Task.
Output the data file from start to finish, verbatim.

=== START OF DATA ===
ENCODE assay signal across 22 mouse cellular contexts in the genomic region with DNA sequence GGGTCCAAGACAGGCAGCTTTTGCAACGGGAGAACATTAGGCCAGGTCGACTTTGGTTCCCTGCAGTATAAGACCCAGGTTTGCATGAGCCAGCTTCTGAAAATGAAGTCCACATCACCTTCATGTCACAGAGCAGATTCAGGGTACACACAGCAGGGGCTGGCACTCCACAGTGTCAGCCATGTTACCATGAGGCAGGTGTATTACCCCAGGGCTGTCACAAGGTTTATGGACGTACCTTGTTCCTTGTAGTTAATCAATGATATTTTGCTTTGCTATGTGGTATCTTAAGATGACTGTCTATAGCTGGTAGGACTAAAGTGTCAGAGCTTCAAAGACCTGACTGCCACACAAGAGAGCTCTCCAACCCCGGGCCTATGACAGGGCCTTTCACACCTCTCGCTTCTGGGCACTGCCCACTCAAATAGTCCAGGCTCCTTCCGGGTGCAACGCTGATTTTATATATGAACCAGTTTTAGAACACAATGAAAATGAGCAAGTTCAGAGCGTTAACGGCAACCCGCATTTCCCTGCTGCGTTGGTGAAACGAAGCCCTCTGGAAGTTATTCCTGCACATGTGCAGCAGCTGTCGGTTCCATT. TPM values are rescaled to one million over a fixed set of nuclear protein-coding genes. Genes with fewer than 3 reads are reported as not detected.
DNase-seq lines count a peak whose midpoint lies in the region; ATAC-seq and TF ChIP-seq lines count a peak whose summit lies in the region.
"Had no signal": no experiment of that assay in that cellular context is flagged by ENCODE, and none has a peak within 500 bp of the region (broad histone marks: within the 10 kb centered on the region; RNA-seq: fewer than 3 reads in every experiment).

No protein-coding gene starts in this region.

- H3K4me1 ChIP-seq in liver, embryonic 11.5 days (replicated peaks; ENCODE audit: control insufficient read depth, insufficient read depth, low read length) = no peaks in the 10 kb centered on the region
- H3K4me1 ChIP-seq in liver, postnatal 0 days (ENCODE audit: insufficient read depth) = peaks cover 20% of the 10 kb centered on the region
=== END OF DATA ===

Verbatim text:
ENCODE assay signal across 22 mouse cellular contexts in the genomic region with DNA sequence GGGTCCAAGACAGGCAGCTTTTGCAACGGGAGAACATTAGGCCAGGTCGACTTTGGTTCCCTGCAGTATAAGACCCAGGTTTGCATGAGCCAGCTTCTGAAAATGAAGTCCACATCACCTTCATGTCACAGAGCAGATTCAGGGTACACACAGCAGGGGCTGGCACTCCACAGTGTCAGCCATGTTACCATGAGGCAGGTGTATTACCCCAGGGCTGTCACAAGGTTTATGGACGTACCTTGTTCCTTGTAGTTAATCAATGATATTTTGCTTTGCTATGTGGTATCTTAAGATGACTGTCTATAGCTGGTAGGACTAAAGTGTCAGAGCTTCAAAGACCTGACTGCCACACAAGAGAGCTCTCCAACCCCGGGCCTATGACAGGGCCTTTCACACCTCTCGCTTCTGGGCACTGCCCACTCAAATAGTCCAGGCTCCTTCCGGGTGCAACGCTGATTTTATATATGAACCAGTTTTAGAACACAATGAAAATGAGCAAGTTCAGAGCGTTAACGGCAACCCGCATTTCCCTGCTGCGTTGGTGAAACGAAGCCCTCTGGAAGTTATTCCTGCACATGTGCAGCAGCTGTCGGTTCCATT. TPM values are rescaled to one million over a fixed set of nuclear protein-coding genes. Genes with fewer than 3 reads are reported as not detected.
DNase-seq lines count a peak whose midpoint lies in the region; ATAC-seq and TF ChIP-seq lines count a peak whose summit lies in the region.
"Had no signal": no experiment of that assay in that cellular context is flagged by ENCODE, and none has a peak within 500 bp of the region (broad histone marks: within the 10 kb centered on the region; RNA-seq: fewer than 3 reads in every experiment).

No protein-coding gene starts in this region.

- H3K4me1 ChIP-seq in liver, embryonic 11.5 days (replicated peaks; ENCODE audit: control insufficient read depth, insufficient read depth, low read length) = no peaks in the 10 kb centered on the region
- H3K4me1 ChIP-seq in liver, postnatal 0 days (ENCODE audit: insufficient read depth) = peaks cover 20% of the 10 kb centered on the region